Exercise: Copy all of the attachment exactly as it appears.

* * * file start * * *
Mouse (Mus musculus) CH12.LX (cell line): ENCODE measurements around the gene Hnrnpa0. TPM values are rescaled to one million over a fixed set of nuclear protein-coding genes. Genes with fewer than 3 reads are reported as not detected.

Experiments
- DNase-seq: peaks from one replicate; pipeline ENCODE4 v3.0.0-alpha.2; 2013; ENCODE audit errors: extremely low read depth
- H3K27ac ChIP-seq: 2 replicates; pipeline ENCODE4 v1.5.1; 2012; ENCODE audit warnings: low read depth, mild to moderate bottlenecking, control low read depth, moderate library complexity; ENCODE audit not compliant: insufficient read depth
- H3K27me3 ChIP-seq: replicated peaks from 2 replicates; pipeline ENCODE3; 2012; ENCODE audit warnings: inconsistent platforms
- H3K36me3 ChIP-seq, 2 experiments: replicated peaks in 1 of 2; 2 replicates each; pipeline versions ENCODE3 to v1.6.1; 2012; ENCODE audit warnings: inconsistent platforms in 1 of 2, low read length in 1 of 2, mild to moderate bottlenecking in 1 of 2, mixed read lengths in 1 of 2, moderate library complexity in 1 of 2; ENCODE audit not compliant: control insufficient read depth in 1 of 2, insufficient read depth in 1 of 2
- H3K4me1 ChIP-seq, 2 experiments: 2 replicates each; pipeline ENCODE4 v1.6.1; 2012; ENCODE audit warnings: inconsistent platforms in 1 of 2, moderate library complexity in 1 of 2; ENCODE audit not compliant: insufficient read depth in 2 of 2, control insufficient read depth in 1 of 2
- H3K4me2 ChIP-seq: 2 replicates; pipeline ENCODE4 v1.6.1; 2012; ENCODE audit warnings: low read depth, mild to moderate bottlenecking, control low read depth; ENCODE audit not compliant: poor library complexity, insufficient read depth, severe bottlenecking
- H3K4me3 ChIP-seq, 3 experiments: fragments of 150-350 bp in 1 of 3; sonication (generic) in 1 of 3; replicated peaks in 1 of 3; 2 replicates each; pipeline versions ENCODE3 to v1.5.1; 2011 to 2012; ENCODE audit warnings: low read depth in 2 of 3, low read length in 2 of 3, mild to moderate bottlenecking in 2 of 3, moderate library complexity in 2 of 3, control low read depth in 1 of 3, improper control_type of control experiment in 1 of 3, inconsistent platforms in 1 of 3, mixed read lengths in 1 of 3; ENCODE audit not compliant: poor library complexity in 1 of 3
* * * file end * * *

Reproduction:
Mouse (Mus musculus) CH12.LX (cell line): ENCODE measurements around the gene Hnrnpa0. TPM values are rescaled to one million over a fixed set of nuclear protein-coding genes. Genes with fewer than 3 reads are reported as not detected.

Experiments
- DNase-seq: peaks from one replicate; pipeline ENCODE4 v3.0.0-alpha.2; 2013; ENCODE audit errors: extremely low read depth
- H3K27ac ChIP-seq: 2 replicates; pipeline ENCODE4 v1.5.1; 2012; ENCODE audit warnings: low read depth, mild to moderate bottlenecking, control low read depth, moderate library complexity; ENCODE audit not compliant: insufficient read depth
- H3K27me3 ChIP-seq: replicated peaks from 2 replicates; pipeline ENCODE3; 2012; ENCODE audit warnings: inconsistent platforms
- H3K36me3 ChIP-seq, 2 experiments: replicated peaks in 1 of 2; 2 replicates each; pipeline versions ENCODE3 to v1.6.1; 2012; ENCODE audit warnings: inconsistent platforms in 1 of 2, low read length in 1 of 2, mild to moderate bottlenecking in 1 of 2, mixed read lengths in 1 of 2, moderate library complexity in 1 of 2; ENCODE audit not compliant: control insufficient read depth in 1 of 2, insufficient read depth in 1 of 2
- H3K4me1 ChIP-seq, 2 experiments: 2 replicates each; pipeline ENCODE4 v1.6.1; 2012; ENCODE audit warnings: inconsistent platforms in 1 of 2, moderate library complexity in 1 of 2; ENCODE audit not compliant: insufficient read depth in 2 of 2, control insufficient read depth in 1 of 2
- H3K4me2 ChIP-seq: 2 replicates; pipeline ENCODE4 v1.6.1; 2012; ENCODE audit warnings: low read depth, mild to moderate bottlenecking, control low read depth; ENCODE audit not compliant: poor library complexity, insufficient read depth, severe bottlenecking
- H3K4me3 ChIP-seq, 3 experiments: fragments of 150-350 bp in 1 of 3; sonication (generic) in 1 of 3; replicated peaks in 1 of 3; 2 replicates each; pipeline versions ENCODE3 to v1.5.1; 2011 to 2012; ENCODE audit warnings: low read depth in 2 of 3, low read length in 2 of 3, mild to moderate bottlenecking in 2 of 3, moderate library complexity in 2 of 3, control low read depth in 1 of 3, improper control_type of control experiment in 1 of 3, inconsistent platforms in 1 of 3, mixed read lengths in 1 of 3; ENCODE audit not compliant: poor library complexity in 1 of 3